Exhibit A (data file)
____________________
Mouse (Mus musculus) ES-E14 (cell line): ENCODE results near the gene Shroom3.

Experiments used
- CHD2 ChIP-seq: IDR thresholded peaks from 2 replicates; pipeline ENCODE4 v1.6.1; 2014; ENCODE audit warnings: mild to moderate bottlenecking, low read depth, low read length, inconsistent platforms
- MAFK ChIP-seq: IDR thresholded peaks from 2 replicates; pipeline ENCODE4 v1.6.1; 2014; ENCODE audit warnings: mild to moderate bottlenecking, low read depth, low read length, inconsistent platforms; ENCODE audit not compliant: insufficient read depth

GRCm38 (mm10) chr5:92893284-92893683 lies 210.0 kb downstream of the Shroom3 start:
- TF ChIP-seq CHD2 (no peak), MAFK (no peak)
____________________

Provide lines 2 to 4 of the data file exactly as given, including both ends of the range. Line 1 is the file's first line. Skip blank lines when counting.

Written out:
Experiments used
- CHD2 ChIP-seq: IDR thresholded peaks from 2 replicates; pipeline ENCODE4 v1.6.1; 2014; ENCODE audit warnings: mild to moderate bottlenecking, low read depth, low read length, inconsistent platforms
- MAFK ChIP-seq: IDR thresholded peaks from 2 replicates; pipeline ENCODE4 v1.6.1; 2014; ENCODE audit warnings: mild to moderate bottlenecking, low read depth, low read length, inconsistent platforms; ENCODE audit not compliant: insufficient read depth